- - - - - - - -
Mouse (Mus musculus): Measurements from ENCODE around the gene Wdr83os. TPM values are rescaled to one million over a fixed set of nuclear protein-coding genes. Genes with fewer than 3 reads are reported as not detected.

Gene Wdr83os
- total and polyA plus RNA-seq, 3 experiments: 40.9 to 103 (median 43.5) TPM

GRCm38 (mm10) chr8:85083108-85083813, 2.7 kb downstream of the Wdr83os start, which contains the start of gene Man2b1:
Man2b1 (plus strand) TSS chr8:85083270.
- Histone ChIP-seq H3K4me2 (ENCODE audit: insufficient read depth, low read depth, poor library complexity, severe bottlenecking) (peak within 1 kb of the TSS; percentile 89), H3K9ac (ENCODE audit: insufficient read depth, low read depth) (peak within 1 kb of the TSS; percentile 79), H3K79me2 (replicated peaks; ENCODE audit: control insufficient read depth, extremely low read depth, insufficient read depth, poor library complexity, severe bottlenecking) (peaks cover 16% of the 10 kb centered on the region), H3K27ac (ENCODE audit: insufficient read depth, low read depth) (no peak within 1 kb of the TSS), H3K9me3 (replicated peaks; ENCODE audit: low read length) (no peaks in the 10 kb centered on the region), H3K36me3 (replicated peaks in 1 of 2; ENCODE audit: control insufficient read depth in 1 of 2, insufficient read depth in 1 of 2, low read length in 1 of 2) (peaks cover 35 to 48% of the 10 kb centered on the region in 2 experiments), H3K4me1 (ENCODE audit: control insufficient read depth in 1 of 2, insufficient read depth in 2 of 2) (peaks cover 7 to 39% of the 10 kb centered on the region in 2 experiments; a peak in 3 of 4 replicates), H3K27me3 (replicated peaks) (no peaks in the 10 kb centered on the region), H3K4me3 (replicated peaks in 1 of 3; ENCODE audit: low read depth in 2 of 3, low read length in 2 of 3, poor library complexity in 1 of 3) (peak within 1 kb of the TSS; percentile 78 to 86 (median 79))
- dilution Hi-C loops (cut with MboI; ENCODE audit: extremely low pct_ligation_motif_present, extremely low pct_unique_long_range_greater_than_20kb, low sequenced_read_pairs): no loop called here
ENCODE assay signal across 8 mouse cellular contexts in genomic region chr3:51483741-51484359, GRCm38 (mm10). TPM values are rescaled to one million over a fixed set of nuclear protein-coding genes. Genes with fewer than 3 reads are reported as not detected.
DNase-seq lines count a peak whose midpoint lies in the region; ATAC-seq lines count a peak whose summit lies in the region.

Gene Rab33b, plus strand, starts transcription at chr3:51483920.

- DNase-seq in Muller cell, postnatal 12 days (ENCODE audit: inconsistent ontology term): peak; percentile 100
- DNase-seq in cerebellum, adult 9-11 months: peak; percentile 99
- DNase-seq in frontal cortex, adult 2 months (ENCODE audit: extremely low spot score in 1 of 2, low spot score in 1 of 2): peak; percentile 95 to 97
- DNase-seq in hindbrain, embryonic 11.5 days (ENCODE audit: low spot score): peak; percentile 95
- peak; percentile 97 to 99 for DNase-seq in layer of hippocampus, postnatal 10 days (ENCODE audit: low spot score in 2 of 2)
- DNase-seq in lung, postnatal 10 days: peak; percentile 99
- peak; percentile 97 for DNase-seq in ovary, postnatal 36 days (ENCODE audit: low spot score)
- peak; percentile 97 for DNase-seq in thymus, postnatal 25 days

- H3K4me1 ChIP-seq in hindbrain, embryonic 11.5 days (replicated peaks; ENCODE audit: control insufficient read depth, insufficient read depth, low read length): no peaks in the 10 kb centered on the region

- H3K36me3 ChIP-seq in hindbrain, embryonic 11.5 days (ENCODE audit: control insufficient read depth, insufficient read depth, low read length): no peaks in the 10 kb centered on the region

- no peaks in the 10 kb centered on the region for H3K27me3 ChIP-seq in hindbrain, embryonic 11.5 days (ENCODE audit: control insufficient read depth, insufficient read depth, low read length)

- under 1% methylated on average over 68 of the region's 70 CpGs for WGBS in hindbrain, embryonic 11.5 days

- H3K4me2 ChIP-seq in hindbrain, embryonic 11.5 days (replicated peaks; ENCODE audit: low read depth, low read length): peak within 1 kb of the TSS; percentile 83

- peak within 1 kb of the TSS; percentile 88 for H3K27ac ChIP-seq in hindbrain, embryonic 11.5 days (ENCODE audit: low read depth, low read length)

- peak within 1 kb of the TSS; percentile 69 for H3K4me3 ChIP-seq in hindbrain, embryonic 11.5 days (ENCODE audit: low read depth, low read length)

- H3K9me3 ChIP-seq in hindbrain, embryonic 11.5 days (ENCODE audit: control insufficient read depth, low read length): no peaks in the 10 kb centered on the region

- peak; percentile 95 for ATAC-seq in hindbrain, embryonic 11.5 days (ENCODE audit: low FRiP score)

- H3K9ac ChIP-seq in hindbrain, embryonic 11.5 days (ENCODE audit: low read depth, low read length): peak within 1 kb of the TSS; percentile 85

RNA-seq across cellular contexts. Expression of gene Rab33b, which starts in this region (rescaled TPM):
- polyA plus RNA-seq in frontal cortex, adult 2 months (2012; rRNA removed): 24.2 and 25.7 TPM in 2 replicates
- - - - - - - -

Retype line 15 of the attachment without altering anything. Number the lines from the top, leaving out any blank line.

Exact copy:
- peak; percentile 97 to 99 for DNase-seq in layer of hippocampus, postnatal 10 days (ENCODE audit: low spot score in 2 of 2)